Reading The Da Vinci Code – Dan Brown

I know this book is already passe. The reason I am reading it only now is because my 11-year-old son suddenly developed an interest in all Dan Brown books. This is his first venture into adult books and I wanted to make sure it’s suitable for him to read – no sex or excessive violence, albeit the fact that I am reading it after him.

The story spans 48 hours but I spent 4 weeks reading it. Aaron said I was reading too slowly, and I’d forget where I left off and the details. He was right.

There were just too many details, which I must give him credit for the research, although I am not sure if I can believe them all. I am not familiar with Bible stories nor the Holy Grail, but I did recall the controversy when the book was first launched. At that time, I didn’t know why.

This book tells the story of how a Harvard symbologist was unwittingly embroiled into the search for the Holy Grail when a murdered curator from the Louvre Museum scrawled his name in a puzzle for his granddaughter to solve on the murder scene. His purpose – to tell his estranged granddaughter the truth about their family. Meanwhile, they are pursued by the French police as suspects to the murder, and enlisted the help of a historian specialized in the Holy Grail.

There are many amusing facts that are mentioned in the book.

1. PHI (1.618)

PHI not to be confused with Pi (3.14) was derived from the Fibonacci Sequence – a progression famous not only because the sum of adjacent terms equaled the next term, but because the quotients of adjacent terms possessed the astonishing property of approaching the number of 1.618 – PHI!

PHI is ubiquity in nature and is heralded as the Divine Proportion by scientists. If you divide the number of female bees by the number of male bees in any beehives in the world, you get the same number. – PHI.

The ratio of each spiral’s diameter to the next in a nautili sea shell is PHI.

Da Vinci discovered that if you take your height and divide it by the distance from your belly button to the floor, you get PHI. Ditto if you divide the distance from your shoulder to your finger tips by the distance from your elbow to the fingertips. Hip to floor divided to knee to floor. Finger joints. Toes. Spinal division.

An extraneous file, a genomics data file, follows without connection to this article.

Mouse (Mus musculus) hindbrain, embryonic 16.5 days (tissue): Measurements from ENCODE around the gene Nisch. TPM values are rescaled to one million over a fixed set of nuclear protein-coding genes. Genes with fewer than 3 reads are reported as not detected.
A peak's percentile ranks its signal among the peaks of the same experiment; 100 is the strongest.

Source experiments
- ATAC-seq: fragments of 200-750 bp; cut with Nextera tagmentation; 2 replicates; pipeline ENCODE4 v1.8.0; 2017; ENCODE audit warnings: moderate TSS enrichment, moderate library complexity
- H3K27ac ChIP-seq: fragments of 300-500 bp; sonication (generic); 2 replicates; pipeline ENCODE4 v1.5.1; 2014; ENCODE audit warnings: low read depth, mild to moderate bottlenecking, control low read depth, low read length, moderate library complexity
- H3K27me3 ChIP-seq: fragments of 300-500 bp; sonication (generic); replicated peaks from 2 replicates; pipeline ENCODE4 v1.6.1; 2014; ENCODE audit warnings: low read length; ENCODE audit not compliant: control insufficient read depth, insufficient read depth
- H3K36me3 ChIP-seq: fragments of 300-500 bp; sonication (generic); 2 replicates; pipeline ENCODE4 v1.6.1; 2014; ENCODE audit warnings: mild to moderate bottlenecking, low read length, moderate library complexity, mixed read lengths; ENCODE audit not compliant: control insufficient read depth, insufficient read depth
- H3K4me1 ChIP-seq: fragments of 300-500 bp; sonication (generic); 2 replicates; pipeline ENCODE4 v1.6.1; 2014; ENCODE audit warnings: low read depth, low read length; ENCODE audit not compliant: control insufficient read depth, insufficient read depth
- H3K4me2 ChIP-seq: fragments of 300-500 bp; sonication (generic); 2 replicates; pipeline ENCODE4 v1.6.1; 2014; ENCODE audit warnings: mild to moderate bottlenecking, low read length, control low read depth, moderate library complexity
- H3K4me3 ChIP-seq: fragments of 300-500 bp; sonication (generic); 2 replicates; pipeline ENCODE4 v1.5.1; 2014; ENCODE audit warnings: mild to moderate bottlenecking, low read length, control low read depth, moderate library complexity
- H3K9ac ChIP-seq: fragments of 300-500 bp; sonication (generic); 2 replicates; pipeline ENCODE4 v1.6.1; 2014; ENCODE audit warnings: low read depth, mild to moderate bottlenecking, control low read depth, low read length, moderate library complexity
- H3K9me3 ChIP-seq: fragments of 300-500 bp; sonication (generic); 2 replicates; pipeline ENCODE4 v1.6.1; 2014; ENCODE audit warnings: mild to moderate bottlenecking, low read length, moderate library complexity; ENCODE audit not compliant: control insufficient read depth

2. Gender in language

My sister once told me that many European languages actually have gender differentiation for the use of pronouns for thing.

Women, once celebrated as an essential half of spiritual enlightenment, had been banished from the temples of the world. The natural sexual union between man and woman has been recast as a shameful act and natural urges as the work of the devil collaborating with his accomplice – woman.

The feminine association with the left hand side has deeply negative overtones, while their right hand counterparts rang of righteousness, dexterity and correctness. Radical thoughts was considered left-wing, irrational thought was left brain and anything evil, sinister.

3 Horny

The word horny is derived from the Egyptian god names Amon – God of masculine fertility, and represented as a man with a ram’s head, and his promiscuity and curved horn are related to our modern sexual slang ‘horny’.

4. Religion in Walt Disney’s movies

Disney retold tales like Cinderella, Sleeping Beauty and Snow white – all of which dealt with the incarceration of the sacred feminine. Snow White was a clear allusion to the downfall of Eve in the Garden of Eden. Sleeping Beauty’s Princess Aurora, code-named “Rose” and hidden deep in the forest to protect her from the clutches of the evil witch was the Grail story for children. Even  The Little Mermaid is filled with symbols relating to the stories of the Grail.

5.Why do we put V-symbols of horns behind people’s head in group photos?

This mocking gesture was in fact advertising their victim’s robust sperm count as a tribute to Baphomet’s fertility and dated back to Zeus being suckled by a goat whose horn broke off and magically filled with food – “the horn of plenty “.

I like what he said about faith when he talks about that the New Testaments is based on fabrication.

Every faith in the world is based on fabrication. That is the definition of faith – acceptance of that which we imagine to be true, that which we cannot prove. Every religion describes GOD through metaphor, allegory, and exaggeration, from the early Egyptian through modern Sunday school. Metaphors are a way to help our minds process the unprocessible. The problems arise when we begin to believe in our own metaphors.

So why is the book called The Da Vinci code? Because according to Dan Brown, Da Vinci was member of Priory of Sion which was opposed by the Church. His art (The Last Supper, Mona Lisa) depicted his firm belief in exposing the truth of the Grail.

I can’t say i understand everything in the book. In fact, I had to consult Aaron when I couldn’t make out the iambic pentameter. He had to illustrate to me again. To read this book, you need a visual mind so that you can visualise what Dan Brown is trying to describe, from the architectural style of a church/museum, to the secret lock in a box, to how one reads a code.

I realise I don’t have one.

About vickychong

Just an ordinary woman.
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